(RNS) His voice is strong, but soft. His smile is genuine, but guarded; his music syncopated, but melodic.

Even Alvaro Lopez's life story is a tale of contrast. In the release of his first English CD, "The Alvaro Lopez Project," this spring, the Mexican Christian singer is more interested in looking forward than in remembering the haunted years when anger and unhappiness culminated in a desperate suicide attempt.

It was 1991. Lopez, in his early 20s, was touring with Luis Miguel, one of Latin America's biggest pop music stars. He was also hooked on drugs and alcohol, convinced he needed them to feel accepted as part of the band.

One night after a show, he walked into his hotel room and found his fiancée in bed with another member of the band. Bitter, lonely and confused, he fled.

When Miguel found him later the same evening, Lopez lay unconscious in a bathtub full of blood after slitting his wrists. He was rushed to the nearest hospital.

There a friend and bandmate, Heriberto Hermosillo, prayed with him and Lopez became a Christian. He and two other members left the band, forming a Christian group called Torre Fuerte (Tower of Power). With Lopez on drums, Heriberto Hermosillo on keyboards and Hector Hermosillo on bass, the band toured Latin America and the United States. In 1993, Lopez was named one of the world's top 10 drummers by Modern Drummers magazine. In 1996, the trio won a prestigious Dove Award for Best International Group.

"My inspiration of God has become greater through music," Lopez said in a telephone interview from his Mexico City home. His friend Jose Garces of One Voice Records in Miami patched the call through and translated as Lopez talked in Spanish.

"As you know, when you are in music and a musician without God, you make music for your own vanity and exaltation," Lopez said. "What's more important than anything when you are like I am now is that the more you give God the glory, the more inspiration he gives you."

Lopez left Torre Fuerte in 1997 to perform solo, winning a 2000 Dove Award nomination for an album produced for Melodie Joy and a 2001 Dove nomination for Spanish Language Album of the Year for a record produced for Freddie Colloca. Since joining One Voice, he has released two albums, "Por Amor" (By Love) and "Suenos" (Dreams). His talent is more evident than ever on his first English-language CD.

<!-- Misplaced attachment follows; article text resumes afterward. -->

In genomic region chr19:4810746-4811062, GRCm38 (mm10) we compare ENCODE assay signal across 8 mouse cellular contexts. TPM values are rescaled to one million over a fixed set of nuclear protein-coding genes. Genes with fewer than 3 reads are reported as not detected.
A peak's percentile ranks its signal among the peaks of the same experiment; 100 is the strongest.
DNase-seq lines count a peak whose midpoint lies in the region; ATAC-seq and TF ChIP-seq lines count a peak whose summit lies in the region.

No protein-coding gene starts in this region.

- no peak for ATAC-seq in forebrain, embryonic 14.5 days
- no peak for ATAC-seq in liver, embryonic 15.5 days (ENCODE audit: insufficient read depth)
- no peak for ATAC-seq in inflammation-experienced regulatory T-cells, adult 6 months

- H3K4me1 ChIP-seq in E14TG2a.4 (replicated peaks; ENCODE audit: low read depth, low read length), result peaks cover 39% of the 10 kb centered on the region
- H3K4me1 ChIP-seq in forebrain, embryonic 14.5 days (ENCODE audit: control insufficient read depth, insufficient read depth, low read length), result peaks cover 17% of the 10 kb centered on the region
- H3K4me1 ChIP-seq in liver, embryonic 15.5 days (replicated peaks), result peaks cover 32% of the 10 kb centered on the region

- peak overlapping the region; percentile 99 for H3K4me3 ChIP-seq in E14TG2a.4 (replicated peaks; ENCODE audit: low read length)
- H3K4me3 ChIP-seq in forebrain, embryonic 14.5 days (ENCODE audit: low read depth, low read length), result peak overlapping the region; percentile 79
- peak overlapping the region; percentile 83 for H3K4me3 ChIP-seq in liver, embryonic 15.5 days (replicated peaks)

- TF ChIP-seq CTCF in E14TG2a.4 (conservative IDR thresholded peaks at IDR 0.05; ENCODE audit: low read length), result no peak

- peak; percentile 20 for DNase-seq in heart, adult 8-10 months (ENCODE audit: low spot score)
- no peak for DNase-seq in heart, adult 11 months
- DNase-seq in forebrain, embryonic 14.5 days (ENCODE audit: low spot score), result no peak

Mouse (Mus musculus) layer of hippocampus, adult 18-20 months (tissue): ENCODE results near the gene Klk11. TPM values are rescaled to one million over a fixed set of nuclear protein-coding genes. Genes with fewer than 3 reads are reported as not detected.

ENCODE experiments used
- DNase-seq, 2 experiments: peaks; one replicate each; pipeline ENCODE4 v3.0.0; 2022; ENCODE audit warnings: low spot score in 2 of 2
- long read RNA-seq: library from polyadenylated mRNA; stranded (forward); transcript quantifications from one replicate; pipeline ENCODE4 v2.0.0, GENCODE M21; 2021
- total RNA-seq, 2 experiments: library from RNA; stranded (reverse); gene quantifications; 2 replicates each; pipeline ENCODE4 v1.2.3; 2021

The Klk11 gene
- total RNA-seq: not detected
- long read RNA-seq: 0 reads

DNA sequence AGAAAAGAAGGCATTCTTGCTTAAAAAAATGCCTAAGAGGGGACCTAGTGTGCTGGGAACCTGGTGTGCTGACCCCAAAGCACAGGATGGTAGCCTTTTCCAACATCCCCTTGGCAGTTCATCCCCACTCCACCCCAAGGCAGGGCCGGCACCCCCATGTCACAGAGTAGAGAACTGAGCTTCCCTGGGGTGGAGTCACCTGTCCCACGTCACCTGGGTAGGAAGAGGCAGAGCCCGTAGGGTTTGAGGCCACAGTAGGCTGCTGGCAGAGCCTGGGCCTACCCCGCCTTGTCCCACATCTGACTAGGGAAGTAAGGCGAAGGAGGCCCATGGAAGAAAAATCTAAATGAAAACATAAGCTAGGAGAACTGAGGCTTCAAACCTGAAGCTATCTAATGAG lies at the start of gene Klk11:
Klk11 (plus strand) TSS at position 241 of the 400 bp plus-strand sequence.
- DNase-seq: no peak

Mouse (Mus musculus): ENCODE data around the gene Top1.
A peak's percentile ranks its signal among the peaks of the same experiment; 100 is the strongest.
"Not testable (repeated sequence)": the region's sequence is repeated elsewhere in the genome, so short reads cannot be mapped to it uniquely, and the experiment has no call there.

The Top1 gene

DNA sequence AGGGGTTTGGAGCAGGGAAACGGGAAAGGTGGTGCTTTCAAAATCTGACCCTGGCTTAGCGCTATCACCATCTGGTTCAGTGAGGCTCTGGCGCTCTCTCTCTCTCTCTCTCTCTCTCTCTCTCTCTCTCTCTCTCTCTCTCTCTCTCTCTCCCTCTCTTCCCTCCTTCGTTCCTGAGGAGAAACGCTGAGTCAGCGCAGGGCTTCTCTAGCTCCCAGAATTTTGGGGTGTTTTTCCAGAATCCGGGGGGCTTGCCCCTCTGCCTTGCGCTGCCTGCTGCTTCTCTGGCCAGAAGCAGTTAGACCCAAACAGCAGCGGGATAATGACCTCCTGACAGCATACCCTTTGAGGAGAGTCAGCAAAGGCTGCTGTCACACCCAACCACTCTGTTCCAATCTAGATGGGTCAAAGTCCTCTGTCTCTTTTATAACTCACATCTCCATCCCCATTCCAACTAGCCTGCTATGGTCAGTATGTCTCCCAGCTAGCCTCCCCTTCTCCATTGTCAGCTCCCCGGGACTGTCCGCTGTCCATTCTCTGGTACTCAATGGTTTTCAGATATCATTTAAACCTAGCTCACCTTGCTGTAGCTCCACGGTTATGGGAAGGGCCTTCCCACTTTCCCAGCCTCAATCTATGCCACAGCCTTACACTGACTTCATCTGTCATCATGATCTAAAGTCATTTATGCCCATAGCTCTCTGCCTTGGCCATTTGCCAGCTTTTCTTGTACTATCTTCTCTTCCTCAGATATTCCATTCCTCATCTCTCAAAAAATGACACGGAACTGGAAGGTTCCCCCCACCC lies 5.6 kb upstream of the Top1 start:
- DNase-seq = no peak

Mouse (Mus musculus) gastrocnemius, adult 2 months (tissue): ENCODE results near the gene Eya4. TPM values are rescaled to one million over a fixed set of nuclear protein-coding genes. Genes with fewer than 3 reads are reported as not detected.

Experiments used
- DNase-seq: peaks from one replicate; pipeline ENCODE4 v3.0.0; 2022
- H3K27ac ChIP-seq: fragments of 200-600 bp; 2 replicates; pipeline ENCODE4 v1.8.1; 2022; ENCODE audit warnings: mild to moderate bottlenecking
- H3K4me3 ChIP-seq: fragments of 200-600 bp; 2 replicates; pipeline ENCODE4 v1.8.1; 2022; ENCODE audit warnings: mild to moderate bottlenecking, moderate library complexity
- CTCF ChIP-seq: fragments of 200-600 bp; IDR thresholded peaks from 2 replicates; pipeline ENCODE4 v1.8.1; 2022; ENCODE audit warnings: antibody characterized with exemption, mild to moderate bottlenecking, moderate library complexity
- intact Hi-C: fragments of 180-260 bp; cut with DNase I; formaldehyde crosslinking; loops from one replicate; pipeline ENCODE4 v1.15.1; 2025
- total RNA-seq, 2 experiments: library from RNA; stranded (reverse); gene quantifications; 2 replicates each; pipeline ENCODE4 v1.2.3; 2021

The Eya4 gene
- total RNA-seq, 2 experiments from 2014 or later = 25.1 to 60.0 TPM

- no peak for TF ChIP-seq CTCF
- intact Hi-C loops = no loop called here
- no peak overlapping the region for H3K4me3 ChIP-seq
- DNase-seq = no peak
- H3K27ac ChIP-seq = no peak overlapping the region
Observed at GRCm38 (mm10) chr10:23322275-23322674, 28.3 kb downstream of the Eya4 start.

"The Alvaro Lopez Project" showcases a curious and engaging blend of Latin-flavored jazz, funk and gospel-influenced cuts. In the song "Dreams," he praises a God who saved him from despair. In "Live Without Your Love" and "Your Love Fills Me," he offers listeners soulful rhythm 'n' blues similar in style to works of gospel great Kirk Franklin. Over and over, in music and conversation, Lopez reiterates his determination to talk about love and life.

"I'll never stop talking about those two things, for the Lord's love has saved me and given me life," Lopez said. "What could ever be more important to sing about?"

In 1997 after his faith had reshaped his understanding of life's meaning, Lopez formed the Res-Q-Band. It has recorded two albums, including the Spanish language version of "The Alvaro Lopez Project." Its mission is to "rescue people in need," Lopez says. Wherever they perform, he insists his tour managers work in time for a visit to a prison or a hospital.

Performing for people at such places is essential to his understanding of his mission as a musician.

"When we started our ministry, we started with a vision to rescue people from jails and hospitals," he said. "The second part of the vision is to rescue Christians that have fallen. Christians work together to do the work of God, but too often when a Christian falls, we criticize him rather than helping him."

Lopez, 32, has been performing since he was a youth, debuting as a drummer at the Degollado Theater in Guadalajara, Mexico. By age 15, he accompanied such well-known Mexican artists as Emmanuel, Jose Jose, Marco Antonio Muniz and Daniela Romo.

He tries to balance his music, his ministry and his home life today. In February, his wife gave birth to the couple's third child, a boy. Once again, Lopez saw a life event as a gift.

"The Lord showed me something very special. I wrote a song that said, `I looked for you and I could not find you.' The point is we come from God, but we left God. The Lord says, `I looked for you through the stars that I created, through every corner of the Earth, and you were not there.'

"When I saw my baby, I noticed that God was like a baby," he said. "So fragile and so unprotected and that these farmers, Joseph and Mary, they were under God's covering. That was a path I needed to follow to find myself."
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